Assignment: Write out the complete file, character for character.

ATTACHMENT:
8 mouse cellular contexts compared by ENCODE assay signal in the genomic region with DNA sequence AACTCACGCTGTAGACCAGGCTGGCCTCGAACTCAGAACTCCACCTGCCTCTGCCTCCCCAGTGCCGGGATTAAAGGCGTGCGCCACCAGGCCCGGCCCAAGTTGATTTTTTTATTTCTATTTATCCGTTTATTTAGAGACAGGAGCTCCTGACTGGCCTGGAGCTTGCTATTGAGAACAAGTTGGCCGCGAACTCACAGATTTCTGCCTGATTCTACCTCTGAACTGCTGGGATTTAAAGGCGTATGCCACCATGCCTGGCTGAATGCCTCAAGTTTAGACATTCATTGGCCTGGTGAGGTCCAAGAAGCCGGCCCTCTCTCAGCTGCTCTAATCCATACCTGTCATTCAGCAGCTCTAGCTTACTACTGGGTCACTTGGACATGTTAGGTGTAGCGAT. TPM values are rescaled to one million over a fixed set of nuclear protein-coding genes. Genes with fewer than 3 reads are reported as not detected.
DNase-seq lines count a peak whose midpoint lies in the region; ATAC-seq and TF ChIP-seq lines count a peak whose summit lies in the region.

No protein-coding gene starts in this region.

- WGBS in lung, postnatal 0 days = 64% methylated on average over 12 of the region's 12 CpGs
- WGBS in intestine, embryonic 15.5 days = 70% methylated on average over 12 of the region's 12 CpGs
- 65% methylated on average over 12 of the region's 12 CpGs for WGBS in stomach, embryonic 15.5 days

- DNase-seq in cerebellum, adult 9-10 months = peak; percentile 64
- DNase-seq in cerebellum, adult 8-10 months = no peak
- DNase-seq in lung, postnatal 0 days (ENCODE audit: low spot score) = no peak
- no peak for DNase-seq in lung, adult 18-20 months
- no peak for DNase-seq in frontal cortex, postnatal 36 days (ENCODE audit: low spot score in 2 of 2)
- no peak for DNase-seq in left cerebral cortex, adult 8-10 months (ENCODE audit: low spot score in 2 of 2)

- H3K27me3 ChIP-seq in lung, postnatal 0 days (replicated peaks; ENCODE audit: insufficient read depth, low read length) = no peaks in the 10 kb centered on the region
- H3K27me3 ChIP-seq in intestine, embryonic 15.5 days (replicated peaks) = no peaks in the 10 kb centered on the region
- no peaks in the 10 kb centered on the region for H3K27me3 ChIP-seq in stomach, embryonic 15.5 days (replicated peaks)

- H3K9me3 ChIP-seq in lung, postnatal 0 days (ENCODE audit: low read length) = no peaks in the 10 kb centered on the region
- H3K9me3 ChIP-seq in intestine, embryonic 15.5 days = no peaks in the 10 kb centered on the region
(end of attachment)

8 mouse cellular contexts compared by ENCODE assay signal in the genomic region with DNA sequence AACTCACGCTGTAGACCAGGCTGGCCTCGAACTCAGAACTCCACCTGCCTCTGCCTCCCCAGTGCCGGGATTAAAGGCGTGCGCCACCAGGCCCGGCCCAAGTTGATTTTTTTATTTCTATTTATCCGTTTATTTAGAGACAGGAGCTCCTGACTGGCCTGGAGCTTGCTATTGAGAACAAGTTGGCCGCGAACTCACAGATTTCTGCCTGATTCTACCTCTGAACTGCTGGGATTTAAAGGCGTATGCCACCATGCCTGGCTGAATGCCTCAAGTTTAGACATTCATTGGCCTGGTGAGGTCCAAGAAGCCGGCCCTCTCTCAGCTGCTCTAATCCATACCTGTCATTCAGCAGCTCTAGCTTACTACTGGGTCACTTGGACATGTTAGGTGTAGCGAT. TPM values are rescaled to one million over a fixed set of nuclear protein-coding genes. Genes with fewer than 3 reads are reported as not detected.
DNase-seq lines count a peak whose midpoint lies in the region; ATAC-seq and TF ChIP-seq lines count a peak whose summit lies in the region.

No protein-coding gene starts in this region.

- WGBS in lung, postnatal 0 days = 64% methylated on average over 12 of the region's 12 CpGs
- WGBS in intestine, embryonic 15.5 days = 70% methylated on average over 12 of the region's 12 CpGs
- 65% methylated on average over 12 of the region's 12 CpGs for WGBS in stomach, embryonic 15.5 days

- DNase-seq in cerebellum, adult 9-10 months = peak; percentile 64
- DNase-seq in cerebellum, adult 8-10 months = no peak
- DNase-seq in lung, postnatal 0 days (ENCODE audit: low spot score) = no peak
- no peak for DNase-seq in lung, adult 18-20 months
- no peak for DNase-seq in frontal cortex, postnatal 36 days (ENCODE audit: low spot score in 2 of 2)
- no peak for DNase-seq in left cerebral cortex, adult 8-10 months (ENCODE audit: low spot score in 2 of 2)

- H3K27me3 ChIP-seq in lung, postnatal 0 days (replicated peaks; ENCODE audit: insufficient read depth, low read length) = no peaks in the 10 kb centered on the region
- H3K27me3 ChIP-seq in intestine, embryonic 15.5 days (replicated peaks) = no peaks in the 10 kb centered on the region
- no peaks in the 10 kb centered on the region for H3K27me3 ChIP-seq in stomach, embryonic 15.5 days (replicated peaks)

- H3K9me3 ChIP-seq in lung, postnatal 0 days (ENCODE audit: low read length) = no peaks in the 10 kb centered on the region
- H3K9me3 ChIP-seq in intestine, embryonic 15.5 days = no peaks in the 10 kb centered on the region